There is an opportunity right now to end homelessness while still being able to run a profitable business.

Benjamin Howarth

Benjamin Howarth

The upcoming abolition of Section 21 and no-fault evictions is clearly a concern for agents, landlords and social-housing providers, resulting in many wanting to move to shorter tenancies and conduct more stringent background checks or simply not accept tenants at all. This will make it harder for tenants on low incomes or those looking to get long-term residences to rent in the future, forcing many more into homelessness.

A more thoughtful approach to the eviction process is needed, but the only remaining option is to use the broken Section 8 process. Removing a working mechanism will do more harm than good.

Landlords do still need the right to end a tenancy. Indefinite tenancies work for Scotland, as they have robust regulations and guidance on how people can be evicted. Inevitably, the property market will lose private landlords, with poor-quality ones remaining.

Howarth Housing provides private rented property alongside its social housing, but already it has lost 30% of its landlords due to the uncertainty – they decided to sell their properties, which removes valuable and needed property from those who have no other options.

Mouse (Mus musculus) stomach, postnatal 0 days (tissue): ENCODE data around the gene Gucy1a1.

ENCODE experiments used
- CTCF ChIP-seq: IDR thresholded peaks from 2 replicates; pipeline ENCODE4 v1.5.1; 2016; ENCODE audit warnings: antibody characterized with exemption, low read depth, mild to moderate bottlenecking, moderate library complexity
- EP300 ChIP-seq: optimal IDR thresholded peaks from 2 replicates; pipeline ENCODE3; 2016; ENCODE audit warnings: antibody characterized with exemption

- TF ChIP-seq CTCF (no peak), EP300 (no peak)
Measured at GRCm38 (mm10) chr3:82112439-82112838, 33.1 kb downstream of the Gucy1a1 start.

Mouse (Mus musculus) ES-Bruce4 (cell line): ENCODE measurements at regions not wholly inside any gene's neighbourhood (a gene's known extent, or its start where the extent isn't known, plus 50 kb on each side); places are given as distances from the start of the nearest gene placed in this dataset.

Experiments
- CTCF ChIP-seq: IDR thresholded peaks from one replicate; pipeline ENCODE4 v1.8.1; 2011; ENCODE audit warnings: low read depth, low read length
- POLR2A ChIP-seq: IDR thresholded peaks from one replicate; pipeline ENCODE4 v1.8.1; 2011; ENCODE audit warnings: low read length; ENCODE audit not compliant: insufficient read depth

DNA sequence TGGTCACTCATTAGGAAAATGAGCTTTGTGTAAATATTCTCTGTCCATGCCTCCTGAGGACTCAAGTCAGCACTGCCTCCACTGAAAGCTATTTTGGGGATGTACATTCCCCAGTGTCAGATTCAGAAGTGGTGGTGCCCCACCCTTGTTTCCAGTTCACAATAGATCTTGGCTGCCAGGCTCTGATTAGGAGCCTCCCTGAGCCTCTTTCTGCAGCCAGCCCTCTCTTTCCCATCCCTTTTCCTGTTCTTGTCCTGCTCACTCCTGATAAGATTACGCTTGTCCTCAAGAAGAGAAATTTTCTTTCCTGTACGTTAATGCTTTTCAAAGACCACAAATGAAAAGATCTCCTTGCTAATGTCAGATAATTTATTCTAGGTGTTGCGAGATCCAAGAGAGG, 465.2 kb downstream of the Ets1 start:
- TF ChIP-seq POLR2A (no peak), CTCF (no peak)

Investors are going to be left with large property portfolios, some choosing to leave properties empty or turn properties into luxury apartments to gain an extra 3% return, as opposed to renting for the long term to make a real difference.

Many of society’s problems can be solved with the appropriate service intervention. A one-bed apartment can cost more than £500 a month. Of this, social services may fund some and the local housing authority may contribute, but there is still a shortfall of around £300 to £400 a month, even with the help of Universal Credit or Housing Benefit.

UK providers need to work together, as they are the only line of defence left on the frontline. Big and small providers need to get together and start working out solutions, rather than waiting to hear top-down from the government.

Benjamin Howarth is founder and managing director of Howarth Housing Group